Udo Lattek is number 29 in 90min’s Top 50 Great Managers of All Time series. Follow the rest of the series over the course of the next six weeks. You can find Tom Gott’s Lattek Career Overview ?here. ?
Udo Lattek did two things throughout his career: get the best out of his players, and win countless trophies.
He rose to prominence with Bayern Munich, before memorable spells with both Borussia Monchengladbach and Barcelona. Lattek could have turned any player into an all-time great, but he worked with plenty of established superstars during his career.
He was lucky enough to lead some of the world’s finest talents, so here is Lattek’s all-time best XI.
Goalkeeper & Defenders
Sepp Maier? – Not only was Sepp Maier one of Germany’s most likeable players of all time, but he was also one of the country’s finest ever goalkeepers. Known as ‘The Cat’, Maier was already an established icon with ?Bayern when Lattek arrived in 1970, and the pair went on to win three ?Bundesliga titles.
Berti Vogts – Another one-club man, right-back Berti Vogts made his name with Gladbach. He was coming towards the end of his career when Lattek arrived in 1975, but Vogts was showing no signs of slowing down. He was a vital part of Gladbach’s two Bundesliga titles under Lattek, and will undoubtedly be remembered as one of Germany’s finest.
Franz Beckenbauer – While Lattek always had what it took to be a top manager, he owed his career to Franz Beckenbauer, who recommended him for the Bayern job in 1970. ‘Der Kaiser’ was not just an elite centre-back, but he was one of the greatest to ever play football. He helped propel Lattek to stardom, and his list of individual accomplishments is almost too long to comprehend.
Hans-Georg Schwarzenbeck – Lining up alongside Beckenbauer in defence was Hans-Georg Schwarzenbeck. The pair formed arguably the strongest defensive partnership in history, taking Europe by storm and leaving countless teams in their wake.
Paul Breitner – Paul Breitner was a left-back by trade, but he could be seen roaming around the field to make an impact wherever he wanted. Breitner spent four years with Lattek between 1970 and 1974, often transitioning into midfield to form an incredible relationship with Karl-Heinz Rummenigge.
Lothar Matthaus – ?What could Lothar Matthaus not do? He made his senior debut for Gladbach just months after Lattek left the club, but the pair soon got the chance to work together at Bayern. Lattek brought in Matthaus in 1984, and three Bundesliga titles followed. Matthaus was the only German to ever win the FIFA World Player of the Year award, and he owes a lot of his development to Lattek.
Rainer Bonhof – Comfortable either as a midfielder or a wing-back, Rainer Bonhof was a dominant force for Gladbach throughout the 1970s. He became known for his unfathomably powerful free-kicks, but his overall game made him a vital part of Lattek’s success between 1975 and 1978.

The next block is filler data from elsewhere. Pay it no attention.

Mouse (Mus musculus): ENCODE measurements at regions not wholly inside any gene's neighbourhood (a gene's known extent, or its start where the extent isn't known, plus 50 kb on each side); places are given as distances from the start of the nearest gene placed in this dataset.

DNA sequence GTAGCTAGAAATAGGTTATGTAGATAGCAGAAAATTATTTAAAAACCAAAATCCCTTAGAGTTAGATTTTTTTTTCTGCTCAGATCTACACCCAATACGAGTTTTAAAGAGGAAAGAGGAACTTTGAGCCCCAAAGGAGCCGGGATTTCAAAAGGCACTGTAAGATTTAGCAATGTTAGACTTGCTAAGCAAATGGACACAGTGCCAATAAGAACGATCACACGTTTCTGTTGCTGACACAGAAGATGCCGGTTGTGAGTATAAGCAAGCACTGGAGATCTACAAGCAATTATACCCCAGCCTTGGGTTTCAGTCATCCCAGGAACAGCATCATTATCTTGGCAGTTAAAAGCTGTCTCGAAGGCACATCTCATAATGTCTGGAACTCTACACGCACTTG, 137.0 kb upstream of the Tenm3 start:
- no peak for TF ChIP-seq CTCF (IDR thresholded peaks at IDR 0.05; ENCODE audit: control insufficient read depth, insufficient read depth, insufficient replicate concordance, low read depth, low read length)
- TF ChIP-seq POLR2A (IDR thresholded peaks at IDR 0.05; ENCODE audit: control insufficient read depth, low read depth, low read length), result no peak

Diego Maradona – Lattek’s time with Diego Maradona may have gone about as poorly as was physically possible, but that does not mean the Argentine should be omitted from this team. He became the world’s most expensive footballer when he joined Lattek’s ?Barcelona in 1982. Their relationship lasted less than a season, but Maradona was still one of the greatest to ever play the game.
Gerd Muller – Already one of the world’s finest strikers by the time Lattek joined Bayern, Gerd Muller continued his reign of European dominance during the 1970s. His ability to find space in the penalty area was second to none, but he also had the technical ability to get the ball into the back of the net. With a frightening tally of 365 goals in just 427 Bundesliga games, it should come as no surprise to see Muller’s name in this XI.
Quini – Before Lattek’s arrival, Barcelona had spent plenty of years pushing to sign Quini, and they finally got him in 1980. By that team, he was undoubtedly past his prime, but he remained one of Spain’s most dangerous forwards. His time in Barcelona was marred in 1981 when he was kidnapped at gun point and went missing for 25 days, but he was still a vital part of their success.
Allan Simonsen -? Allan Simonsen endured a tough time with Gladbach before Lattek’s arrival, but quickly blossomed into one of Europe’s best under the German. He was a vital part of their success in the late 1970s, and his form earned him a move to Barcelona in 1979, where he reunited with Lattek two years later. Maradona’s arrival forced Simonsen out of the club, and he ultimately swapped Barcelona for Charlton Athletic. I bet you haven’t heard of many players to do that.
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